2 stars "Shipwrecked" is a Pop Rock ballad with good guitar riffs by Mike Ruherford (maybe he was the main songwriter of this song) and good keyboards arrangements by Tony Banks. Ray Wilson also sang good lead vocals. But again...I think that it was a bit difficult for some radio listeners to identify this song as a song composed, recorded and performed by GENESIS. While there are still some very typical things from the "old" musical style from the band (the guitars and the keyboards really sound as being very typical from this band), Wilson`s voice is so different from Phil Collins`s voice that the song could really be more considered as a solo song by Rutherford sung by a guest lead singer. Anyway, "Shipwrecked" is one of the best songs from their "...Calling All Stations..." album, and a better choice for a single release than "Congo".

The B-sides, "Phret" and "7/8", both instrumental Pop Rock musical pieces, sound more related to the Genesis`s old sound from the eighties, with drummer Nir Z playing good drums in a similar way as Phil Collins did it in the past. Both musical pieces are not bad, not "dark" and more "light" in comparison to the other songs from the album, but both really show why they were released only as "B" sides of this single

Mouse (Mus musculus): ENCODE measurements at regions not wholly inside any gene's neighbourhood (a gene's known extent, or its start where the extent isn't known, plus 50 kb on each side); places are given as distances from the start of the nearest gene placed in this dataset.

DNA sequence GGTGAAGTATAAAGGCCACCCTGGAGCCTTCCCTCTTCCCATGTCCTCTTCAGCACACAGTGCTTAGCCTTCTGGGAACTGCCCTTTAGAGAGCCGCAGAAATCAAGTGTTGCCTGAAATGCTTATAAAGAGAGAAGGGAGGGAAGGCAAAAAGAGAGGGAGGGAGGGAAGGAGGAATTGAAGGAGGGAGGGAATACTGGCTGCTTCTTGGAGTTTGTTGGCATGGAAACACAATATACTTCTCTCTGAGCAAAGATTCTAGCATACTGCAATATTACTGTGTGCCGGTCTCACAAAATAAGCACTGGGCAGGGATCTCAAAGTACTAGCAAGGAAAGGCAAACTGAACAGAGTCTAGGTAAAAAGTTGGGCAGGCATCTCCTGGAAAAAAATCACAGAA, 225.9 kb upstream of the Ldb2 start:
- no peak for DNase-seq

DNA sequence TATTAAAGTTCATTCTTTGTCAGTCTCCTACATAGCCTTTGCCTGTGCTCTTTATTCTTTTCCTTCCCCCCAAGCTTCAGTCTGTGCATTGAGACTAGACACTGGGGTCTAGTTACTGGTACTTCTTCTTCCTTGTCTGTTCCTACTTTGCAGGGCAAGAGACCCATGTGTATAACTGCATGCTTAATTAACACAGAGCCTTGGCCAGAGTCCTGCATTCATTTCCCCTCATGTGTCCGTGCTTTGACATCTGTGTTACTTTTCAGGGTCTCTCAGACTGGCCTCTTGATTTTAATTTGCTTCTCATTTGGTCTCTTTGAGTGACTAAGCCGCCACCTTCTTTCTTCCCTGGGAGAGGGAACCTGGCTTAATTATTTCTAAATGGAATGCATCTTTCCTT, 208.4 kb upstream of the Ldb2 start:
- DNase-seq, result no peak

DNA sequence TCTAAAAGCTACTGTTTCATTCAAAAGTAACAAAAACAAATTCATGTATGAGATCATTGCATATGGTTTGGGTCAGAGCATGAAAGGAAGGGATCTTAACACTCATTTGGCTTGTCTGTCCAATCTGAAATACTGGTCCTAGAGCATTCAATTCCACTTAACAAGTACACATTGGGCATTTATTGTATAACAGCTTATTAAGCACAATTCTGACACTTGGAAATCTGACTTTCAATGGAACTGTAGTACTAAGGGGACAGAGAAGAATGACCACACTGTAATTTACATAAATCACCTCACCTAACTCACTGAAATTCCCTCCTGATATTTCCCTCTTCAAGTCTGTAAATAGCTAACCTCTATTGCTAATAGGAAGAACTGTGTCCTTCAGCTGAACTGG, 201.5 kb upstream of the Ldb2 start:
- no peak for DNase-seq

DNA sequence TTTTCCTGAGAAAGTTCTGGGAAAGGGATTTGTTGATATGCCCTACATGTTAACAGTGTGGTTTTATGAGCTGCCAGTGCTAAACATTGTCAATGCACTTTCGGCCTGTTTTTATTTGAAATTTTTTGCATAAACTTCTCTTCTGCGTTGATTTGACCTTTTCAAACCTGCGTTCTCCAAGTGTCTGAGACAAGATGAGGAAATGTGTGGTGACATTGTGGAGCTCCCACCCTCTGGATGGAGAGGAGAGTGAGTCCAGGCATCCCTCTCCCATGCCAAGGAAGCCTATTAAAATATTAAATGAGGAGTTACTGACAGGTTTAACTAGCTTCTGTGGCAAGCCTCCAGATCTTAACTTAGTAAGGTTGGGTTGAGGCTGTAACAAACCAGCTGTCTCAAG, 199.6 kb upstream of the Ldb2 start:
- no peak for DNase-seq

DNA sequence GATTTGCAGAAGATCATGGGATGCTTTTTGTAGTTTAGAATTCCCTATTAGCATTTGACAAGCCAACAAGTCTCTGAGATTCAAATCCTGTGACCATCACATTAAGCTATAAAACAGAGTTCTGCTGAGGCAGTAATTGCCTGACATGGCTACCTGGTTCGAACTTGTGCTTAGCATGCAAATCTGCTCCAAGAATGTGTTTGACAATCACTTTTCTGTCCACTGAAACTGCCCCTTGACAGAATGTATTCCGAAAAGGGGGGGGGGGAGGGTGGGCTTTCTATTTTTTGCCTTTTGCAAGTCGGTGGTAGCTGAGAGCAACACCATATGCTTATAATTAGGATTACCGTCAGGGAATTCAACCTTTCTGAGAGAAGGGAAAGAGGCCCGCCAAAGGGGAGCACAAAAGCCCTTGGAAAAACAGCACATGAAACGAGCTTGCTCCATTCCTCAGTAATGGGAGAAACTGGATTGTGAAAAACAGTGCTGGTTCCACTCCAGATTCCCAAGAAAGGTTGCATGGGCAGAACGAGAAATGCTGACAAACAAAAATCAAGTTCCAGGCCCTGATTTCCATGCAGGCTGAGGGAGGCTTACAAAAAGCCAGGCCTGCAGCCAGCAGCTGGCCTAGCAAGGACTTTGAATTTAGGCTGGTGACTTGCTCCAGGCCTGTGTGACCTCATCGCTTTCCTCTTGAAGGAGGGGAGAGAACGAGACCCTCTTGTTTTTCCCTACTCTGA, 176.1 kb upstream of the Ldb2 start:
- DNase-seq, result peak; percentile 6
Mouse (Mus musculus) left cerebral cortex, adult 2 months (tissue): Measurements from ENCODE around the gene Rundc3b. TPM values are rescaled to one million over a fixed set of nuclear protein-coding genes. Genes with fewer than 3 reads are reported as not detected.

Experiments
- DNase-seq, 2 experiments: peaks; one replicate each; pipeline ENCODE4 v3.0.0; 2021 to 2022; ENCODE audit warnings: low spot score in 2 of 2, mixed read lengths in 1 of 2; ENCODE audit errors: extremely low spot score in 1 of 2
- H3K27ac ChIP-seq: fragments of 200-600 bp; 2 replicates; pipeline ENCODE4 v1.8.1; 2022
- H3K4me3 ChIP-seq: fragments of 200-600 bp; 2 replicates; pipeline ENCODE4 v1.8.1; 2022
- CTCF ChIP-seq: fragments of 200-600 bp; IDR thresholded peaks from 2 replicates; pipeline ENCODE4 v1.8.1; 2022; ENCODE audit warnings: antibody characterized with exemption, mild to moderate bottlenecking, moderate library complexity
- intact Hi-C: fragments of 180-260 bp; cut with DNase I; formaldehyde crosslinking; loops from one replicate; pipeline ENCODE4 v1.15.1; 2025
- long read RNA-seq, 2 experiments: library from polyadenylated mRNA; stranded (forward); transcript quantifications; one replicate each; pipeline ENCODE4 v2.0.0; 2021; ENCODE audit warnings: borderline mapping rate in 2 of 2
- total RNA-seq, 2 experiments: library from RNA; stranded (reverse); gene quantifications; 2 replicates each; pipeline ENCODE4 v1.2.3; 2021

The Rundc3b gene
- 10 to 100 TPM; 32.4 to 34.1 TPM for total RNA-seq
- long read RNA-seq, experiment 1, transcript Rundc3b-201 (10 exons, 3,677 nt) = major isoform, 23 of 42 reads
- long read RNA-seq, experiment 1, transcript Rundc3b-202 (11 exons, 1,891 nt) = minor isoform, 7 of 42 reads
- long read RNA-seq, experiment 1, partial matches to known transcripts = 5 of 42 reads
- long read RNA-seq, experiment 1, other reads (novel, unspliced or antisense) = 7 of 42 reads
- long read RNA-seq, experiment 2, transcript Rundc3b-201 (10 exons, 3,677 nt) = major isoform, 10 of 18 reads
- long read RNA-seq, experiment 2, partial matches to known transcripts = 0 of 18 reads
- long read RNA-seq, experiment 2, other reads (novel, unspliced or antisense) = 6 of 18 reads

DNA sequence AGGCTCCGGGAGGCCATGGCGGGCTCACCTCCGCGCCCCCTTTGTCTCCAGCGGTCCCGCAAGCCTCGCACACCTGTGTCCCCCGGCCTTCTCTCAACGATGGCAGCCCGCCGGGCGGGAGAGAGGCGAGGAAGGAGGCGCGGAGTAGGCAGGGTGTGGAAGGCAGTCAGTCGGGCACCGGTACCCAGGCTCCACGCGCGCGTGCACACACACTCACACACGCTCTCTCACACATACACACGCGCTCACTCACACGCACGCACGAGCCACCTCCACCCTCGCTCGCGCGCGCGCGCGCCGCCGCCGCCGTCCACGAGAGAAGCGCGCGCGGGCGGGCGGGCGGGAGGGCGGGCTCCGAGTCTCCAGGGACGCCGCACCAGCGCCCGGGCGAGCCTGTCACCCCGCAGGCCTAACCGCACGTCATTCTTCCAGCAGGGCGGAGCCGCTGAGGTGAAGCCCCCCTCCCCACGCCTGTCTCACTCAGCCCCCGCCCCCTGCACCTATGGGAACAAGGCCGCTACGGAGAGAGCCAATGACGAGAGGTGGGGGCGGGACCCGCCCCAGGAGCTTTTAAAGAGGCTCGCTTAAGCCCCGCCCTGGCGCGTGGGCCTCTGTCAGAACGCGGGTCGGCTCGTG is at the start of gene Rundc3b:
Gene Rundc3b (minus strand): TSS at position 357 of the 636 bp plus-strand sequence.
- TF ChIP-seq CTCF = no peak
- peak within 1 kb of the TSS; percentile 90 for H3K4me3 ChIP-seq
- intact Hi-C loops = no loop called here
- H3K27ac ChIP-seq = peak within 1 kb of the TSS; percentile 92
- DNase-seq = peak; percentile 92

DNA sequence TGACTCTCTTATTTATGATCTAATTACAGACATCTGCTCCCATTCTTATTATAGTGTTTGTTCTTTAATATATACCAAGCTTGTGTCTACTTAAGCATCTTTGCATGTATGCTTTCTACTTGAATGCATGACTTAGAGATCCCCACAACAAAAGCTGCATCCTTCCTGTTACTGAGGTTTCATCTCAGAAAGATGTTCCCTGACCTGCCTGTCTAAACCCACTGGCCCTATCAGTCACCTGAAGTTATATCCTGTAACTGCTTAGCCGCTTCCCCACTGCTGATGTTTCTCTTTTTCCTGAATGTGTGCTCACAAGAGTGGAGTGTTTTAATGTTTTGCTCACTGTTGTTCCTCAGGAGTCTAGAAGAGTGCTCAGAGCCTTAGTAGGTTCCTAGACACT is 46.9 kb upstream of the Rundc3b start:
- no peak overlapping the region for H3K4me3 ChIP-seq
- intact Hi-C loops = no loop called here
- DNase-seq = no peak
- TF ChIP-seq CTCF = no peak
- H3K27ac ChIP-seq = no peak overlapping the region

Some versions of this single included live versions of old songs from the band, like "No Son of Mine", "Lovers Leap" (from "Supper`s Ready") and "Turn It On Again", all sung by Ray Wilson. Wilson sang the songs well, but again I think that his voice is not very easy to identify as from an official singer of the band. So, some live in concert recordings from this line-up of the band are more interesting for me to listen to the songs from the "...Calling All Stations..." album played live than to listen to the old songs which were originally sung by Phil Collins or Peter Gabriel.

So, this single could be more interesting for the collectors and fans of the band.

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 Distant Satellites by ANATHEMA album cover Studio Album, 2014
3.76 | 195 ratings

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Distant Satellites
Anathema Experimental/Post Metal

Review by UMUR
Special Collaborator Honorary Collaborator

4 stars "Distant Satellites" is the 12th full-length studio album by atmospheric rock act Anathema. The album was released through Kscope in June 2014.